Online reviews, influential bloggers and social media have given consumers a voice directly to venues and with each other.  While it's challenging for some, venues now have low-cost, wide-reach platforms that allow instant communication with their market and a potent means of quality control.  And as customers get more knowledge about food and beverage - which they will - so will their expectations.

9 There's a new "New Zealander" in town

New Zealand's demography has changed significantly in the past 10 years.  More people live in metropolitan areas - and we are more culturally diverse.  For the hospitality industry, that means growing segments that eat and drink very differently to New Zealander's of the 1980s or 90s.  Many Indians don't drink alcohol, mainly for relgious reasons.  Eating with family members at home is common.  Wealthy Chinese have a propensity for luxury and premium items.  This will influence how the New Zealand hospitality industry evolves.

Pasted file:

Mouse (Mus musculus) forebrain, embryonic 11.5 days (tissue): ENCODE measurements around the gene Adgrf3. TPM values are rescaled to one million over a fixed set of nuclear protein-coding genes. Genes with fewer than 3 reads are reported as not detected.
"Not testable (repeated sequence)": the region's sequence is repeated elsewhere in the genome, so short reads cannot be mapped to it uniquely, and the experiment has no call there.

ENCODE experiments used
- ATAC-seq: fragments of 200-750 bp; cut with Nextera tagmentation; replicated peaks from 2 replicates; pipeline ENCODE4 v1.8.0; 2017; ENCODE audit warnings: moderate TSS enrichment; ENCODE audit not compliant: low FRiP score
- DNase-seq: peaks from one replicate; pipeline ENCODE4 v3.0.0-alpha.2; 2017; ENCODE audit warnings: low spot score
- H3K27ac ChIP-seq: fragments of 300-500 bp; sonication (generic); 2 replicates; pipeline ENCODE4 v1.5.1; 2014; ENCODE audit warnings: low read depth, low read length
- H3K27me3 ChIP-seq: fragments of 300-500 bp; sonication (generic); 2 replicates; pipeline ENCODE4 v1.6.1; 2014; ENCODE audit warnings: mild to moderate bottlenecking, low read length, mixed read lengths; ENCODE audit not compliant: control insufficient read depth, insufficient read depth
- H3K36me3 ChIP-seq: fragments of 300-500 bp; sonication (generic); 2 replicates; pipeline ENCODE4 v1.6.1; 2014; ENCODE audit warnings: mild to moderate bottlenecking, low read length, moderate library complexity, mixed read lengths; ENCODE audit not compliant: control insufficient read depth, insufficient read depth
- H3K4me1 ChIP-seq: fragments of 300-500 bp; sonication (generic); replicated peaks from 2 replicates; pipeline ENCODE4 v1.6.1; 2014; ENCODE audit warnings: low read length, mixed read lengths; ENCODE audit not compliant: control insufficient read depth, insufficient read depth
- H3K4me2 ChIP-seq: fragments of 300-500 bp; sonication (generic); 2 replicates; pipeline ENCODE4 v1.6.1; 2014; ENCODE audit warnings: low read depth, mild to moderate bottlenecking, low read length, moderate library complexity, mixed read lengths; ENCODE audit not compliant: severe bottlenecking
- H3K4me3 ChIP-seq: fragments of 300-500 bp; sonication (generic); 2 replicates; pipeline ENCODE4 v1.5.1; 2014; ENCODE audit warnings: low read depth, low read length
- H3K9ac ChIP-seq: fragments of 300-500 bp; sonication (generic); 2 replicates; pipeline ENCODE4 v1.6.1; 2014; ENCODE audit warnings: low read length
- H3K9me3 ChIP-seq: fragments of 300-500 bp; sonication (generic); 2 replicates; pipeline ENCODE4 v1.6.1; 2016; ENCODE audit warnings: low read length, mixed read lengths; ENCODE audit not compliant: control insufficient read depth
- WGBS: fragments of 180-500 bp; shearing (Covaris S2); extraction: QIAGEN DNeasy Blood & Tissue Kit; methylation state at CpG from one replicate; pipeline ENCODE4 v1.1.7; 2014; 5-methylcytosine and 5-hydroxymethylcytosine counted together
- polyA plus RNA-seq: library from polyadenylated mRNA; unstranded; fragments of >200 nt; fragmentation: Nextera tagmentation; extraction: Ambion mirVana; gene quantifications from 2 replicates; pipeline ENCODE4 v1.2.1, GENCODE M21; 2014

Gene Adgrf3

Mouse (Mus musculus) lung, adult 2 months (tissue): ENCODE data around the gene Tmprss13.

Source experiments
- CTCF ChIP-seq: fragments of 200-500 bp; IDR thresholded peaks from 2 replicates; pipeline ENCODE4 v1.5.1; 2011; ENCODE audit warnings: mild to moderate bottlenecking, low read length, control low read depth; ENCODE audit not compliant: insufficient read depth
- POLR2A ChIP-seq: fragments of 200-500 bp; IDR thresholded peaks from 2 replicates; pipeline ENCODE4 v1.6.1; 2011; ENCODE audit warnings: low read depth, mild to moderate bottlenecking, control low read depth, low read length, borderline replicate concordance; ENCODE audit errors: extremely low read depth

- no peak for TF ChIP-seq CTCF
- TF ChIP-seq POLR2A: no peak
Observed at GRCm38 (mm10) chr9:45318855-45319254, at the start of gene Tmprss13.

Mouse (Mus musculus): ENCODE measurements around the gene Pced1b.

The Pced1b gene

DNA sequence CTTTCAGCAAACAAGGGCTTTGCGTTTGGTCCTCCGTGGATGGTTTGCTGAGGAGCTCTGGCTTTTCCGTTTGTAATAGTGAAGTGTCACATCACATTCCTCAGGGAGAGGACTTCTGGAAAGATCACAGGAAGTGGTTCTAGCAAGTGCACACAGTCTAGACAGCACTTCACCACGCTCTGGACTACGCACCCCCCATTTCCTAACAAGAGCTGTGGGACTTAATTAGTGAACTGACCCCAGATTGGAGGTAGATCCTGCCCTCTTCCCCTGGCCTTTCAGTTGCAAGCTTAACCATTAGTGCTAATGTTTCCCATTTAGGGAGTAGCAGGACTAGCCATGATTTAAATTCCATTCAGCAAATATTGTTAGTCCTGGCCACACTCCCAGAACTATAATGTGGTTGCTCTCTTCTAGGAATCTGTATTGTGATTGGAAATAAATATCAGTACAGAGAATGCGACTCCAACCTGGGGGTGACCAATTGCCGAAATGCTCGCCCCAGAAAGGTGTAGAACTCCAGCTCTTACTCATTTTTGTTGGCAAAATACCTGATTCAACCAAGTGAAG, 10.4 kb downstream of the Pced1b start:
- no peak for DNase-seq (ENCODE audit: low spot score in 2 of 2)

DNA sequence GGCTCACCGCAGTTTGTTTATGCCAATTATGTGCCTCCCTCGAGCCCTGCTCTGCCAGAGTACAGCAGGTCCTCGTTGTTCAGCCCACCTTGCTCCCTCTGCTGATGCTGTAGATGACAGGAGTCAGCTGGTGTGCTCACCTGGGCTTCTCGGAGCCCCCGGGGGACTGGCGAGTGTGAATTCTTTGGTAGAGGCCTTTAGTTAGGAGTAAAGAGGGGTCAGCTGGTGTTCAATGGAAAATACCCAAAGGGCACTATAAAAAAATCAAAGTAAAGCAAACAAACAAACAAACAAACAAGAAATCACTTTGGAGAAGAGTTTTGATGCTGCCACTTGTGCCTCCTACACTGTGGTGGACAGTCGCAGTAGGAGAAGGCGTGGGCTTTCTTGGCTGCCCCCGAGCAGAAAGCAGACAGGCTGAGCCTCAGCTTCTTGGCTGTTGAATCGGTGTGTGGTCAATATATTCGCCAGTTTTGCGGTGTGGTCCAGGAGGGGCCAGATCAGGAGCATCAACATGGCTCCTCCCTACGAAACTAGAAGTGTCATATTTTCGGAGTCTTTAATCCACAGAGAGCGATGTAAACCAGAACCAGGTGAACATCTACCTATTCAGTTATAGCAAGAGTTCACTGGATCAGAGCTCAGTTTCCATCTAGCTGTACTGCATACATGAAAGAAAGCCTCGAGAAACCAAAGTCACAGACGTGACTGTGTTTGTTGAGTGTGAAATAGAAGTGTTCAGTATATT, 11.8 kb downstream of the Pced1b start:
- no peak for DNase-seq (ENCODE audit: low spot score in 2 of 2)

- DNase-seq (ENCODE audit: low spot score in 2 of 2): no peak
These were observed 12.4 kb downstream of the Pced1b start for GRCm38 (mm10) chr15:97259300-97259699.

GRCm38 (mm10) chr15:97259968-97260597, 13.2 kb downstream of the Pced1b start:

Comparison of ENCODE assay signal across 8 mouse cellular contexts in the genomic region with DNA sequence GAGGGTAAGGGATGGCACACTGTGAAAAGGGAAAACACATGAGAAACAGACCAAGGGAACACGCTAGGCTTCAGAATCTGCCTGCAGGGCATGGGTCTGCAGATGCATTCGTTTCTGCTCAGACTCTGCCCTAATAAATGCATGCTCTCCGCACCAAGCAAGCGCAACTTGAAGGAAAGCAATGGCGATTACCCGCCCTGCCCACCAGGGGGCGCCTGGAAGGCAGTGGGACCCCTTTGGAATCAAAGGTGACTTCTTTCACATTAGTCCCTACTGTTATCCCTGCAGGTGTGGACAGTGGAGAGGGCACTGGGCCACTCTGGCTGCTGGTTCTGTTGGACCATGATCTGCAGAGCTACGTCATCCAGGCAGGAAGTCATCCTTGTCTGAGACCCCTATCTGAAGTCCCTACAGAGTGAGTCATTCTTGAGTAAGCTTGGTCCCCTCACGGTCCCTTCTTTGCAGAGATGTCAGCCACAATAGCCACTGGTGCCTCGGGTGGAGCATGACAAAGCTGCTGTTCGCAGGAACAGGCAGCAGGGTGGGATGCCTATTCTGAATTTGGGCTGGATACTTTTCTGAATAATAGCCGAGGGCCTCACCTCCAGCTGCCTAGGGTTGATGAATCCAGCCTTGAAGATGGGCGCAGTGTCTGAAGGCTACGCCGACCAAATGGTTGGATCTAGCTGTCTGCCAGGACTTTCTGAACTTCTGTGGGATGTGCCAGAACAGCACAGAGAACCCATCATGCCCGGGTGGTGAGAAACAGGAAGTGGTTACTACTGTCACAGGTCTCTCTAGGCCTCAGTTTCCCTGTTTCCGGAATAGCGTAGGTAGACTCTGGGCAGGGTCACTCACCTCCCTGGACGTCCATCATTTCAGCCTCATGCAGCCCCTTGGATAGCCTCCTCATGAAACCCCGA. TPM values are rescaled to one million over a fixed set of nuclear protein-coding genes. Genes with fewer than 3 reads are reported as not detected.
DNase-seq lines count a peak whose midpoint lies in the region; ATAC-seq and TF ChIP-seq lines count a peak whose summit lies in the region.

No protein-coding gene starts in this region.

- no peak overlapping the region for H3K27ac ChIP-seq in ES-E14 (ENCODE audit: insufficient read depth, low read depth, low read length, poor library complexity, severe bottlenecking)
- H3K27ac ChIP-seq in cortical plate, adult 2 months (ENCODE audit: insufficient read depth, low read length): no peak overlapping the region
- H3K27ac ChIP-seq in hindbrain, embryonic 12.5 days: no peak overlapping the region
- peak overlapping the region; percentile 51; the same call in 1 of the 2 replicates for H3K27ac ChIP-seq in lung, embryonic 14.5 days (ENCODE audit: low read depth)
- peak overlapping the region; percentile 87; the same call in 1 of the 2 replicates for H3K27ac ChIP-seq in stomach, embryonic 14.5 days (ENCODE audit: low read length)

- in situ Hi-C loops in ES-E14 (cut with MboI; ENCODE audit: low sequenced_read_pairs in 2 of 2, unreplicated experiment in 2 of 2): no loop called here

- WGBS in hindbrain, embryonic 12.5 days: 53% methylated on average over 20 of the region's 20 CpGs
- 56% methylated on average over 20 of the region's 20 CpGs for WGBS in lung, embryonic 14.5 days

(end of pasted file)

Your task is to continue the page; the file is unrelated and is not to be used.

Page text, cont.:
10 We'll want to know everything about our food.  Everything.

The current farm-to-table movement is just the start of an evolving desire to know where our food comes from.  First it was fruit and vegetables; next, consumers will connect more with the treatment of animals before slaughter and consumption.  "Free-range" and "grass fed vs corn fed" are just the start.  Labels like "animals per square metre", "animal husbandry details" and "humane treatment" will start to appear on packaging and the industry will bring this trend into the mainstream.